Buoyed by its success in the Assembly polls, the Congress believes it has a real chance to topple the BJP-led NDA government in the 2019 Lok Sabha election. The victories in Madhya Pradesh, Chhattisgarh and Rajasthan have reinforced the impression that Rahul Gandhi, at 48, has finally arrived.
Same old Congress
But, has he?
There are several rough edges which need to be smoothened out. Gandhi has not demonstrated a talent for policy-driven leadership. He has (rightly) criticised the BJP’s inconsistent Pakistan policy but has not revealed his own. The same applies to economic reforms.
The new chief minister of Madhya Pradesh, Kamal Nath, announced a farmers’ loan waiver two hours after he was sworn in. Ironically, a group of 13 economists including former RBI governor Raghuram Rajan had days earlier issued a written document declaring that farm-loan waivers should be taken off the table. The appointment of 72-year-old Nath, a Sanjay Gandhi stormtrooper during the 1975-1977 Emergency, was a sign that Rahul did not have the courage to bring about a change in the old, discredited Congress style of politics.
Nath promptly proved this by announcing that 70 per cent of jobs in Madhya Pradesh should go to locals. He criticised workers from Uttar Pradesh and Bihar for taking jobs away from the ‘sons of the soil.’ While BJP-governed states have similar regressive restrictions, Nath effortlessly managed to upset prospective Congress allies in UP — Samajwadi Party supremo Akhilesh Yadav and Bahujan Samajwadi Party chief Mayawati — as well as alienate the JD- (U) in Bihar, converting a mildly reluctant BJP ally into a strong one ahead of the 2019 Lok Sabha election.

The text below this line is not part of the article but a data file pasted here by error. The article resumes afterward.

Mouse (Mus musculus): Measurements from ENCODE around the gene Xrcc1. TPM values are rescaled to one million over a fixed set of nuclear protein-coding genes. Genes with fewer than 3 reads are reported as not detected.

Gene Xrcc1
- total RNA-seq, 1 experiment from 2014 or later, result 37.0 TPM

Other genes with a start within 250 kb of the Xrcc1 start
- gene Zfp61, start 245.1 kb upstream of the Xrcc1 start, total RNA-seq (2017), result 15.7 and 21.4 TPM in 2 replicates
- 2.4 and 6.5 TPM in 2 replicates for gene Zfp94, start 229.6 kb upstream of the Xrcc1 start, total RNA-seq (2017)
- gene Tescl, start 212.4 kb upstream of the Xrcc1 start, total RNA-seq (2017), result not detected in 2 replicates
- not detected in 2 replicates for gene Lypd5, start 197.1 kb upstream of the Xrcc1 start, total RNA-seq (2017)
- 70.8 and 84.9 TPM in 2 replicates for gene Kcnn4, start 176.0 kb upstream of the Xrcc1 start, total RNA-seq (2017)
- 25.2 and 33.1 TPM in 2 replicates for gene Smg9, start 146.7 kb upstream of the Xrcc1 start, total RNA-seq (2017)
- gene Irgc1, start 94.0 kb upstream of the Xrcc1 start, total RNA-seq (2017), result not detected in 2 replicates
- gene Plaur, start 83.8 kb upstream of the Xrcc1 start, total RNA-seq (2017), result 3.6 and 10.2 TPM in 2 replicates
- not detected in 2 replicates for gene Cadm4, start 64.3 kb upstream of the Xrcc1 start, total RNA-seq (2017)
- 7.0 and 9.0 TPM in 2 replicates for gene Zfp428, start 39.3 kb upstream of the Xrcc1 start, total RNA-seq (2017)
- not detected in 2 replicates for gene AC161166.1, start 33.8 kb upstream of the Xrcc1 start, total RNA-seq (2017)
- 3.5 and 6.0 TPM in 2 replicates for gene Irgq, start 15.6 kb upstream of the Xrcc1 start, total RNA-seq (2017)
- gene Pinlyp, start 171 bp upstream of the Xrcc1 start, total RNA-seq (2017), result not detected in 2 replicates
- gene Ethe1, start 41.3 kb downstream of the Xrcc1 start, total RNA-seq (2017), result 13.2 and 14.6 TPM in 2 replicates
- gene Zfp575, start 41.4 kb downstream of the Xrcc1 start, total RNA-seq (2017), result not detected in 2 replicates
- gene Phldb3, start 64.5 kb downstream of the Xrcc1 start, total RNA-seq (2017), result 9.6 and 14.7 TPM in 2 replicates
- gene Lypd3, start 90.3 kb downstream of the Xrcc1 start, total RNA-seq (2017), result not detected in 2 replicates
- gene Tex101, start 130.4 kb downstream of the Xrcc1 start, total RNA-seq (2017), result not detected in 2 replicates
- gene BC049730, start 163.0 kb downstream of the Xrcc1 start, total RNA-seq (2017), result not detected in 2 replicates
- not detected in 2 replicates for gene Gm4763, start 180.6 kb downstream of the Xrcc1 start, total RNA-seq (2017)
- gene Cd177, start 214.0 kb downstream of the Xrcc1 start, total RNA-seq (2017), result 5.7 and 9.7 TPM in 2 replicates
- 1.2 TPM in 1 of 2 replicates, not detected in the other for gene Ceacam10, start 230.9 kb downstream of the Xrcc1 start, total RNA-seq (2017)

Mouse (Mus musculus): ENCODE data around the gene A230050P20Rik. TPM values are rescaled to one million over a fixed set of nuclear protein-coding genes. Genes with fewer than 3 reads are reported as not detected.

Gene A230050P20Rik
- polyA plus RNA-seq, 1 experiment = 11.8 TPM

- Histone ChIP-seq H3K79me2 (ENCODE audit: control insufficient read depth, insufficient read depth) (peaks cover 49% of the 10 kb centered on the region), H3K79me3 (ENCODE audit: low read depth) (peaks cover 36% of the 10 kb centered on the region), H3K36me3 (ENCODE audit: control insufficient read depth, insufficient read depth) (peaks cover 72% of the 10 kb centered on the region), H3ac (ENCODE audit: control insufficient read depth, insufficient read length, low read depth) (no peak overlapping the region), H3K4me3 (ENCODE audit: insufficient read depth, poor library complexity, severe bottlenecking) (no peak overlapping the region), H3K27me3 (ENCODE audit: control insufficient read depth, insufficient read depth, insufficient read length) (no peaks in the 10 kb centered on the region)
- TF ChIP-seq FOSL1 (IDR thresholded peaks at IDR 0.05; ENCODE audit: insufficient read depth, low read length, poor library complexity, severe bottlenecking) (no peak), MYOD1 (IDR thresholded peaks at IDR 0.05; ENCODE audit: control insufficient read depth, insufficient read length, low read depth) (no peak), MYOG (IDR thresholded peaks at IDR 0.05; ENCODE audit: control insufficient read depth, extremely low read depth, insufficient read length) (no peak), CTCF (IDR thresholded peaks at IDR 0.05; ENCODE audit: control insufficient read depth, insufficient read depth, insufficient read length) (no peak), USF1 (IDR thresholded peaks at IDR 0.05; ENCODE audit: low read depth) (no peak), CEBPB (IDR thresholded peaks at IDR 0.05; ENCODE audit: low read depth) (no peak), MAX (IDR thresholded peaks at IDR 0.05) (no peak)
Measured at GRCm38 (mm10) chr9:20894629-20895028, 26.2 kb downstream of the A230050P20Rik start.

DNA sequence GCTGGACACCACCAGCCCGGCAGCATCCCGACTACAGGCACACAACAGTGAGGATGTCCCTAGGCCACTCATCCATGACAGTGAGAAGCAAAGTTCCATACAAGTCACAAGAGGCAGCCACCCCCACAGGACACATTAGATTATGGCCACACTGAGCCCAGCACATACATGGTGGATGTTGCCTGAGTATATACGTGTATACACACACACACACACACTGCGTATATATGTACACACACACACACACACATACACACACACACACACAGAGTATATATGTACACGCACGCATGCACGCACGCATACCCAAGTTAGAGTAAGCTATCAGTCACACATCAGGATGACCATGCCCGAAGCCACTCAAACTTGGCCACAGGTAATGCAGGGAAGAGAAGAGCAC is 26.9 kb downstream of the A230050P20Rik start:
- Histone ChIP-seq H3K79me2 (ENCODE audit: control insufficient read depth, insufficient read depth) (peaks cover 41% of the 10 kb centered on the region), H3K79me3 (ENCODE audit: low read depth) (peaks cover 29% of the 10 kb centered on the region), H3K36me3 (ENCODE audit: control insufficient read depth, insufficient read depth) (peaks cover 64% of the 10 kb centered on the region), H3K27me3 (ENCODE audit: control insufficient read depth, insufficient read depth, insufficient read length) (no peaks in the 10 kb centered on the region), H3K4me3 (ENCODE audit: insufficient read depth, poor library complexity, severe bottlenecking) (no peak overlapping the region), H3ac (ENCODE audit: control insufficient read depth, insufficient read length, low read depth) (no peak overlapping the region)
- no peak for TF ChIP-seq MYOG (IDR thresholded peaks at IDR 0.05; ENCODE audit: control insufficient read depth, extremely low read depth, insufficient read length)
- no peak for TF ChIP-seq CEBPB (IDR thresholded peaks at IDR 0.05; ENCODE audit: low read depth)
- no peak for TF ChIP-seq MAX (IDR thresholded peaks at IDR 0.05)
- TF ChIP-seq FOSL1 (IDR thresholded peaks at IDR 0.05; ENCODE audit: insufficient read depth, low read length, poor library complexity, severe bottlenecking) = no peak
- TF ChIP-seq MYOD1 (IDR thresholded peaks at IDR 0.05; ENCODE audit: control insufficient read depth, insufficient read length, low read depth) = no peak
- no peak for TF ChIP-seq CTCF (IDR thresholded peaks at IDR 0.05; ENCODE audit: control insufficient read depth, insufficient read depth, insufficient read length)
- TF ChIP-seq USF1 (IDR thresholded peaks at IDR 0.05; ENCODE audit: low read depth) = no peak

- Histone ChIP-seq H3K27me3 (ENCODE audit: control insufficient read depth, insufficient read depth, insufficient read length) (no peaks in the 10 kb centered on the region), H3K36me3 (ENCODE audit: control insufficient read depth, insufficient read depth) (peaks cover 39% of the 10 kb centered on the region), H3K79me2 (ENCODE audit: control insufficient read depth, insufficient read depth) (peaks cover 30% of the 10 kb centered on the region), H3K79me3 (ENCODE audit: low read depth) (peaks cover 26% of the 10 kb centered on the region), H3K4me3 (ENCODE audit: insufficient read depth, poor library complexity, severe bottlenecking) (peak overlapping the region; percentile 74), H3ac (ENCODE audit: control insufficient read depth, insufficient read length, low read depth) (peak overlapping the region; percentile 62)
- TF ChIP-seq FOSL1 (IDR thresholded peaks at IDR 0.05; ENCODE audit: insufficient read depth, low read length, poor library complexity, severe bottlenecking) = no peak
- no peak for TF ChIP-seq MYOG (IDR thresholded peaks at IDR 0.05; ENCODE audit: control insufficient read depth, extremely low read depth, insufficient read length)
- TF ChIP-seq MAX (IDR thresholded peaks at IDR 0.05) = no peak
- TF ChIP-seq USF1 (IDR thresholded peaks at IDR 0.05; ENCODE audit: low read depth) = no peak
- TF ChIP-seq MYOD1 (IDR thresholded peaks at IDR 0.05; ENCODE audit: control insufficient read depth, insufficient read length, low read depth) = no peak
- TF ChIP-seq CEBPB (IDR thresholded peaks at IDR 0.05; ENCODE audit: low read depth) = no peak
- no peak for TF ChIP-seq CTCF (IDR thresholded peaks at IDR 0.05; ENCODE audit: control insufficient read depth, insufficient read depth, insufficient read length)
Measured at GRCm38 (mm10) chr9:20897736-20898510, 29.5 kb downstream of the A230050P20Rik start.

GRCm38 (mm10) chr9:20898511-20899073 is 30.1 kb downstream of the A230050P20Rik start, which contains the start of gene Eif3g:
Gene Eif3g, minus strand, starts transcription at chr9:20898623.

Rahul’s reluctance to take over as Congress President from his mother, Sonia Gandhi, reinforced the belief that he remained an indecisive, part-time politician. (Photo: PTI)
The real problem with Rahul’s makeover is that it isn’t one. Flashes of the old, bumbling Rahul emerge every now and then. And the Congress remains a party mired in dynastic privilege. A sense of entitlement continues to hobble it. Rahul, though, is fortunate because of two factors: one, India is still a feudal country. Dynasties, despite their abysmal record of governance and corruption, continue to hold electoral sway; and two, the BJP is over-dependent on Modi and party president Amit Shah. The Union Cabinet does not overflow with talent. Performers in key ministries remain muted. Others have not left a significant imprimatur on policy.
But as former Infosys chairman NR Narayana Murthy said in a recent television interview that has since gone viral: “Modi alone will not be successful. How will one individual in a nation of 1.30 billion be able to provide solutions to all our problems?”
While Rahul Gandhi remodels himself, the one-man army that is Modi must allow the lotus to bloom from under his shadow.
(Courtesy of Mail Today)